3. Shana Meganck through review of research literature argues that regular degradation of women and portrayal of sexualized violence in the media (with particular attention paid to advertising throughout this review of the literature) provides a backdrop for rationalizing gender violence within our society.

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  • Thanks! In the studies in this section #2 were the results measured long term or immediately? What was the sample size? – Kit Sunde Oct 2 '15 at 15:06
  • @KitSunde-Your welcome! Not very sure about the sample size or measurement time of the results since its behind a paywall. – pericles316 Oct 2 '15 at 15:10
  • @KitSunde-please also have a look at research done in a sample of 572 undergraduate women updated in section #1. – pericles316 Oct 2 '15 at 15:32

I'll comment on this statement: The person is dehumanized and violence then becomes inevitable.

Rhythm 0, 1974

The artist Marina Abramović did an exhibition, Rhythm 0, 1974. The following as described by Wikipedia:

To test the limits of the relationship between performer and audience, Abramović developed one of her most challenging (and best-known) performances. She assigned a passive role to herself, with the public being the force which would act on her.

Abramović had placed upon a table 72 objects that people were allowed to use (a sign informed them) in any way that they chose. Some of these were objects that could give pleasure, while others could be wielded to inflict pain, or to harm her. Among them were a rose, a feather, honey, a whip, scissors, a scalpel, a gun and a single bullet. For six hours the artist allowed the audience members to manipulate her body and actions.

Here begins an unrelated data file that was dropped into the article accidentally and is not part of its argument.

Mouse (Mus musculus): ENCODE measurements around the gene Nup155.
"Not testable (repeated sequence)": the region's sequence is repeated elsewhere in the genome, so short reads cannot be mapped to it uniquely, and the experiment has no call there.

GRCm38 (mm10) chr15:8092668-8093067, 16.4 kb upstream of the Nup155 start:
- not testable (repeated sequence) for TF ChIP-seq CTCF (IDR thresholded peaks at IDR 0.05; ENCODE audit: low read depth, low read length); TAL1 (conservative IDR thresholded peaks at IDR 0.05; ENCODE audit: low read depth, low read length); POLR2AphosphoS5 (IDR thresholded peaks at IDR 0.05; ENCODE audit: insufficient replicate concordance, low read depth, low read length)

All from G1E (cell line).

Initially, members of the audience reacted with caution and modesty, but as time passed (and the artist remained impassive) people began to act more aggressively. As Abramović described it later:

“What I learned was that... if you leave it up to the audience, they can kill you.” ... “I felt really violated: they cut up my clothes, stuck rose thorns in my stomach, one person aimed the gun at my head, and another took it away. It created an aggressive atmosphere. After exactly 6 hours, as planned, I stood up and started walking toward the audience. Everyone ran away, to escape an actual confrontation.”

There's an audio explanation of the results of the exhibition here: http://www.moma.org/explore/multimedia/audios/190/1972

Where she describes people cutting her skin, drinking her blood, stabbing the knife between her legs, putting a bullet in the gun posing it to shoot herself and asking her if she would resist.

Stanford Prison Experiment

You also have the Stanford Prison Experiment:

Twelve of the 24 participants were assigned the role of prisoner (9 plus 3 alternates), while the other twelve were assigned the role of guard (also 9 plus 3 alternates). Zimbardo took on the role of the superintendent, and an undergraduate research assistant the role of the warden. Zimbardo designed the experiment in order to induce disorientation, depersonalization and deindividualization in the participants.

The researchers held an orientation session for guards the day before the experiment, during which they instructed them not to physically harm the prisoners. In the footage of the study, Zimbardo can be seen talking to the guards: "You can create in the prisoners feelings of boredom, a sense of fear to some degree, you can create a notion of arbitrariness that their life is totally controlled by us, by the system, you, me, and they'll have no privacy... We're going to take away their individuality in various ways. In general what all this leads to is a sense of powerlessness. That is, in this situation we'll have all the power and they'll have none."